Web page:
BT’s Design Team
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BT’s Design Team

Here’s a frequently asked question for you — are FAQs all bad?

Image courtesy of Content Design London

In this blog post, Head of Content Design and SEO Rebecca Hales writes about content design for humans and content design for machines. Can you reconcile the two when creating commercially competitive content?

When I started working for BT I was not a fan of frequently asked questions (or FAQs). They duplicate information that — if it really matters to your users — should form part of a wider well-structured, user-centric journey on your site. They also create content overhead: an FAQ needs to be monitored and maintained and risks confusing users if you don’t keep it up to date.

“The problem of FAQs really shows in search, where you will end up with duplicate results competing for attention. You are fighting with your own content. That can’t be efficient for you or for users.” — Sarah Winters, writing on the Government Digital Service (GDS) blog back in 2013.

In my view, Sarah talks a lot of sense on the subject. So much so that I regret not buying a ‘No FAQs’ mug when they were available, to be honest.

Yay, let’s delete all the FAQs

When I joined last year to head up the content design and SEO team, one of the first content improvement projects I got excited about was a huge exercise to cull FAQs in the BT ‘help’ area. Part of me was jealous of the content designers who were going through more than 3000 FAQs and deleting more than two-thirds of them. So therapeutic!

I naively floated the idea that perhaps the remaining 900 FAQs would not be needed if we examined what our audience was searching for and thought about solving those problems in other, simpler, more integrated ways.

Chris Cummins, one of our brilliant content design managers, pointed out to me that our colleagues in the propositions and marketing teams provide the FAQs about products and services. Those stakeholders expect FAQs to be published to help customers: find the products when searching online, understand the benefits of those products, and self-serve should an issue arise.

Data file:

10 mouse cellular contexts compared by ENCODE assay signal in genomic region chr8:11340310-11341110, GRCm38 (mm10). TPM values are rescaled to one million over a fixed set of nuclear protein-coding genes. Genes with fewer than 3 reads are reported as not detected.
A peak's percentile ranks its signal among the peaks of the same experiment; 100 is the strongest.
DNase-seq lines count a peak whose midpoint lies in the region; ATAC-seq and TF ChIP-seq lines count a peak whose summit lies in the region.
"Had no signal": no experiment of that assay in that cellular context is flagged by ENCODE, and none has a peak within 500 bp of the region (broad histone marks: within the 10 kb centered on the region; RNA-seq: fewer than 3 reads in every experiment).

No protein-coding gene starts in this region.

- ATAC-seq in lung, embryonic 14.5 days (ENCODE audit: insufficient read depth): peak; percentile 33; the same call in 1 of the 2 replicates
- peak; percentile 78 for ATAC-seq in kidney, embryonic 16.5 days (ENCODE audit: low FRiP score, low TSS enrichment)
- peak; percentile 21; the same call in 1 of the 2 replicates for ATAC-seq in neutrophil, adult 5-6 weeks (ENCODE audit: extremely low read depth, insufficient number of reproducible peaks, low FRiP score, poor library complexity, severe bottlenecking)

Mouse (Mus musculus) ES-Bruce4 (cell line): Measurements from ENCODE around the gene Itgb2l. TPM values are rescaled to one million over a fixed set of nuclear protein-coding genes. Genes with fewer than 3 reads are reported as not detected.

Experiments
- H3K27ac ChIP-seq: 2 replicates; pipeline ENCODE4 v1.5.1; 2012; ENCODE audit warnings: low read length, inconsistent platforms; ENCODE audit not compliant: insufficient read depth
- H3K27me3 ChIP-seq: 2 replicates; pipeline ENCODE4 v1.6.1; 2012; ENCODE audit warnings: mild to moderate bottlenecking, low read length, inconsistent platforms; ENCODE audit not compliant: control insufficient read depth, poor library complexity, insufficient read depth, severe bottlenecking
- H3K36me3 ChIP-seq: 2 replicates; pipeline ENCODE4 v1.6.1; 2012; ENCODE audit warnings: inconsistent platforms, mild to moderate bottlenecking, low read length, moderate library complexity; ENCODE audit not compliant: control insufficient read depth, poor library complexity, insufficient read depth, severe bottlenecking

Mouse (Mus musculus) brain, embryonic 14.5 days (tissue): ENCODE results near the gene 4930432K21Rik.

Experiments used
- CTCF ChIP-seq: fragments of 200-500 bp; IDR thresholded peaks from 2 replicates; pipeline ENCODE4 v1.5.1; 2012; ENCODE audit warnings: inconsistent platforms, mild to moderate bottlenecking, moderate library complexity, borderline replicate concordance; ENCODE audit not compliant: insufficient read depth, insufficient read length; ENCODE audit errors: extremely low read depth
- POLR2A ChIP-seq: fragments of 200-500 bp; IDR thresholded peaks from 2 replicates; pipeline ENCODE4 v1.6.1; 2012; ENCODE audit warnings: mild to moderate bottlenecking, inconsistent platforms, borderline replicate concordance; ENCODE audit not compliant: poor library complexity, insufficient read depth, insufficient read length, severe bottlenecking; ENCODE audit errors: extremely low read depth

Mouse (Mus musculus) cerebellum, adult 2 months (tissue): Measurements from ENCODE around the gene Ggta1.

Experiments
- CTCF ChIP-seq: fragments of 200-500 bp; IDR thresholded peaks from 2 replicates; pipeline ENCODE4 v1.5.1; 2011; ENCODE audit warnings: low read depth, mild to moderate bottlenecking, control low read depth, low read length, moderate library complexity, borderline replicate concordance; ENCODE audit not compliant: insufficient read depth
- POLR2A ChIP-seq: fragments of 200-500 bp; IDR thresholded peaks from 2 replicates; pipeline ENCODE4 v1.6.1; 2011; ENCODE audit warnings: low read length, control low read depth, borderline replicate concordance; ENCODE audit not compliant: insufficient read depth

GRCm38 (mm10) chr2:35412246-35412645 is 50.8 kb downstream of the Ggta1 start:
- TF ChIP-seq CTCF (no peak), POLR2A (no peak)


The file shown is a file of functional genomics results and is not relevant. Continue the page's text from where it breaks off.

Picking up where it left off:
And that, for me, was an example of one of the most difficult issues our content designers deal with on a daily basis: balancing user needs with business needs.

It highlighted a conflict within my own role: while wearing my head of content design hat I wanted to argue for front-loaded content written in plain English as an alternative to FAQs. But with my head of SEO hat on, I had to acknowledge the valuable role FAQs play in driving traffic via organic search in a competitive commercial world.

Fine, don’t delete all the FAQs

FAQs are, in theory, an easy way to address the distance that exists between user needs and business needs. Because you need to know what users’ FAQs are in order to tune your search results (and surface the things the business wants to promote) you may as well show the current FAQs in order to provide a better service.

But this eliminates deep thinking about the search term your user has entered to arrive at that FAQ, and why. Deep thinking that can help content designers improve and simplify the wider experience and present better content as part of an end-to-end journey.

And FAQs take up valuable space, too. We don’t want to confuse customers with repetitive information or put obstacles in the way of them completing an action by putting an FAQ on a page where it’s not needed.